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A closer look at the Bose 700 noise-cancelling headphones News 

A closer look at the Bose 700 noise-cancelling headphones

A closer look at the Bose 700 noise-cancelling headphones

As great as the Bose QuietComfort 35 II headphones sound, let’s be real: they look like they were designed for dads on a business trip. And listen, as someone who’s into the whole chunky, dad-shoe trend, I’m not here to judge if you’re into their design. I’m just saying that I need something with a more modern style. Thankfully, Bose has introduced its latest flagship model, the Noise Cancelling Headphones 700, which features a newly designed stainless steel headband that gives them a more stylish and thinner look than the QuietComfort line. Bose says that the wireless 700s were designed from the ground up and, compared to the QC35 IIs, they also have all-new drivers, ear cushions and USB-C support.

The noise-cancelling tech is better than it’s ever been, too, according to Bose. One of the main attributes the company focused on is the adaptive voice system, which is designed block out noise from your surroundings as you’re using then headphone’s voice features. There are eight microphones total on the 700s, four on each earcup, and they work together to reject ambient noise around you as you move. The goal is to make your voice sound perfectly clear, especially when you’re in a place with a lot of noise.


Bose gave me a demo of this feature by calling someone at a nearby Starbucks in New York City, who took the call first wearing a pair of QC 35IIs and then the Noise Cancelling Headphones 700. As you might imagine, a coffee shop in NYC can get pretty loud. And while I could make most of what the person was saying wearing the QuietComforts, the difference was night and day as soon as he switched to the pair of 700s. Suddenly, you couldn’t hear the music playing on the background or the people talking — it was as if he had muted the microphone on the new headphones. This should be useful for people who use voice dictation on their smartphones or tablets, as well.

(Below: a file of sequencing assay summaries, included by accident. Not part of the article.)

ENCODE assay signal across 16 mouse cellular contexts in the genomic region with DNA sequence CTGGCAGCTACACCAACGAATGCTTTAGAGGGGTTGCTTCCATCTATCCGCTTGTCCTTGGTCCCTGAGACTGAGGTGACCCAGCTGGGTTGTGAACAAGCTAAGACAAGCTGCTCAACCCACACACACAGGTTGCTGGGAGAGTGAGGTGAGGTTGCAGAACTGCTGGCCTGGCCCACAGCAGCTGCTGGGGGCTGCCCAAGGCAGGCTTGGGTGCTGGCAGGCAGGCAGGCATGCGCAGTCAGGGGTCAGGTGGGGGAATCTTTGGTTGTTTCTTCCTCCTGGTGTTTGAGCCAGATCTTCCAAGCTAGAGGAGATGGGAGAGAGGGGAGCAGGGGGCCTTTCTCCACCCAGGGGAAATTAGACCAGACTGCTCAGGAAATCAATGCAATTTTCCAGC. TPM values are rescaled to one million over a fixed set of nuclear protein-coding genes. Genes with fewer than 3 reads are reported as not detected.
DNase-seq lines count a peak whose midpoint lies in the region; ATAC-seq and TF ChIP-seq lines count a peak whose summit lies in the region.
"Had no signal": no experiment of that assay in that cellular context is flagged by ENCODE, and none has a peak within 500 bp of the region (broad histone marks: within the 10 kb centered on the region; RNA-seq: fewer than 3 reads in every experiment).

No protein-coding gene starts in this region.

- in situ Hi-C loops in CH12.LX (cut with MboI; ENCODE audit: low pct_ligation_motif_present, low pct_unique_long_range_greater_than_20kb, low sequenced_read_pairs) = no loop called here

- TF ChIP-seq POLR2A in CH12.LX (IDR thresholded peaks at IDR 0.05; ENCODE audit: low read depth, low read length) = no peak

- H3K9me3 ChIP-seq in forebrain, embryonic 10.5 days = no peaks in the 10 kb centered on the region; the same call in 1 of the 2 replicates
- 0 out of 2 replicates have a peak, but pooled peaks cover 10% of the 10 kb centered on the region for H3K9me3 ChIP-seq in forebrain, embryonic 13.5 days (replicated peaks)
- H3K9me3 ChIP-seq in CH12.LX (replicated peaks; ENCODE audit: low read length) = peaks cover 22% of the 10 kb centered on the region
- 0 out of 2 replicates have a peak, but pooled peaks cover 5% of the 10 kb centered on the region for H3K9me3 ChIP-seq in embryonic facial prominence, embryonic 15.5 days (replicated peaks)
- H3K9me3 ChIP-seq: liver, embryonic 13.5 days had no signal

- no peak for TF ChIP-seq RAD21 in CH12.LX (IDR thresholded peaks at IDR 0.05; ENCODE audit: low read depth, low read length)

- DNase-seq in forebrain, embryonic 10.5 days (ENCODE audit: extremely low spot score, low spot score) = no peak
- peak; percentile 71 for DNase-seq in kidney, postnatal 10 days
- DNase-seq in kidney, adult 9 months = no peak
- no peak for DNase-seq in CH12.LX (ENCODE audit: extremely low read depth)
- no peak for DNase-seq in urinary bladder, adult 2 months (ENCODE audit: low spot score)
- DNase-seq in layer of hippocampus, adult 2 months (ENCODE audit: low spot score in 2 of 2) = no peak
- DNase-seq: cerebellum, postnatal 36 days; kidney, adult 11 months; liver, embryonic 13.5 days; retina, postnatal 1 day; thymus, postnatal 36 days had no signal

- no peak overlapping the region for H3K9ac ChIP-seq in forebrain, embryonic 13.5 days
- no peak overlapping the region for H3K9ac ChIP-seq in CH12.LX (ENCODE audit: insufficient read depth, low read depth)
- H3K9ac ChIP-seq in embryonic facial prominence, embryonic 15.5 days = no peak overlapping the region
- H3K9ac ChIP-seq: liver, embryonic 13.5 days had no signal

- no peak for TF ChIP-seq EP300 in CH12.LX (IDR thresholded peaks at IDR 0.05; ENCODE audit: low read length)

In addition to the adaptive voice system, the 700s come with controllable noise-cancelling, which lets you adjust how much outside noise you want to block. You can control this with three different buttons on the headphones (low, medium and high setting) or via the Bose Music app. With the full transparency and conversation modes, for instance, you can hear everything happening around even as you listen to your music. And if you pause your tunes to talk to someone in person, which you can do using the 700s’ capacitive touch controls on the right earcup, it doesn’t sound as if you’re underwater and your voice is muffled.

The first thing I noticed when I put on the 700s is how lightweight they feel, but that doesn’t mean they’re not durable — that stainless steel headband makes them durable and the ear cushions are as comfortable as it gets. You’ll have two options to choose from in terms of color: triple black or lux silver, both of which are pictured here. Bose says that the headphones should last up to 20 hours and, like some of its other models, the 700s will work with Google Assistant, Alexa and Siri. With Alexa, however, there’s a low-power wake word mode that’s going to let you call up Amazon’s assistant. For the other two, you’ll still have to use a physical button on the headset.

If you still prefer the look of the QuietComfort 35 IIs, or you don’t care to have the features the 700s have to offer, don’t worry because those aren’t going anywhere. But, if you are feeling the Noise Cancelling Headphones 700, Bose will be launching them on June 30th for $399, and pre-orders are available now.


Source:- engadget


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